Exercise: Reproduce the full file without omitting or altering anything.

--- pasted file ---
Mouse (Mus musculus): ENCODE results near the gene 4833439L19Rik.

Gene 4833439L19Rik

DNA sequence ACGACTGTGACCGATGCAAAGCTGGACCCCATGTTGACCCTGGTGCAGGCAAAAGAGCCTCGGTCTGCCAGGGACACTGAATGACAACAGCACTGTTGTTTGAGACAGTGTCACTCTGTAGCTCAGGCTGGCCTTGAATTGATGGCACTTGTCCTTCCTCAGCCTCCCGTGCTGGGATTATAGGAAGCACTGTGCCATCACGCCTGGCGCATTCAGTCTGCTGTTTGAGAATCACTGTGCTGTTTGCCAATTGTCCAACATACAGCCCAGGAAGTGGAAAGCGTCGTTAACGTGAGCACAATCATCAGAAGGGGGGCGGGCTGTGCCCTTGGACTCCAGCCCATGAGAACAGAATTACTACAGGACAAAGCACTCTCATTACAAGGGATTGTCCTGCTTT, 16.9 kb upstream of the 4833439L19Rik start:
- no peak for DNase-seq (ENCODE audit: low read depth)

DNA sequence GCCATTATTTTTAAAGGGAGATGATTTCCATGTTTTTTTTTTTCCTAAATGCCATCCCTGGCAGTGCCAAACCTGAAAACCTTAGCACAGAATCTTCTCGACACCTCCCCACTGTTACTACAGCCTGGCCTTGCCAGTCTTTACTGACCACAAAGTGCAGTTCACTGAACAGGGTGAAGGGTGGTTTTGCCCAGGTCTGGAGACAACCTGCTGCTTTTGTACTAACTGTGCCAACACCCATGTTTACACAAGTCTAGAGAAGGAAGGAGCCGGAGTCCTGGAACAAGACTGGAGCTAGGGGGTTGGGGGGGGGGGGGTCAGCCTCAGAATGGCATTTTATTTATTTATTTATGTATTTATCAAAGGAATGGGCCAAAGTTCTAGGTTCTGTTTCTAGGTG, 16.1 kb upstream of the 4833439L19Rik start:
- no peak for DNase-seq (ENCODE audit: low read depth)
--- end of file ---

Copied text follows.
Mouse (Mus musculus): ENCODE results near the gene 4833439L19Rik.

Gene 4833439L19Rik

DNA sequence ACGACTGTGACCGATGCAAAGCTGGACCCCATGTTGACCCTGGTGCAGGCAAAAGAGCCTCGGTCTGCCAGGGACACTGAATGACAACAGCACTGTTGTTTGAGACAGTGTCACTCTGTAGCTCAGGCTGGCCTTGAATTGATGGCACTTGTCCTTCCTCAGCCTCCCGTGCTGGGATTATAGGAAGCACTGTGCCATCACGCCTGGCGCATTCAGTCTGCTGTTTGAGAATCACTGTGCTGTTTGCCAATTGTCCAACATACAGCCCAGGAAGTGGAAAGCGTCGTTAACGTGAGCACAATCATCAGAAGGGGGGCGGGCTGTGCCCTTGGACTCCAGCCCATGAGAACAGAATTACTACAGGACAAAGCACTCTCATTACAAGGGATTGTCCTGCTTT, 16.9 kb upstream of the 4833439L19Rik start:
- no peak for DNase-seq (ENCODE audit: low read depth)

DNA sequence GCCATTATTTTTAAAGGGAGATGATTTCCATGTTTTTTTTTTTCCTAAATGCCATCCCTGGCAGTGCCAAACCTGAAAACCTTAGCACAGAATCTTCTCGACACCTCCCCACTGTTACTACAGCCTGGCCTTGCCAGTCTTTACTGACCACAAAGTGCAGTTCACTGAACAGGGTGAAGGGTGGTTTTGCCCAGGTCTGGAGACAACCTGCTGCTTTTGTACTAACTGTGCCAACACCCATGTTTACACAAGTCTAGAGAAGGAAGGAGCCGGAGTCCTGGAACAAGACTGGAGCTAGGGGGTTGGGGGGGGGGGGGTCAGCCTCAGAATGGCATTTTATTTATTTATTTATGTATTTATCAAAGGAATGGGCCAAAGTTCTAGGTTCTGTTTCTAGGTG, 16.1 kb upstream of the 4833439L19Rik start:
- no peak for DNase-seq (ENCODE audit: low read depth)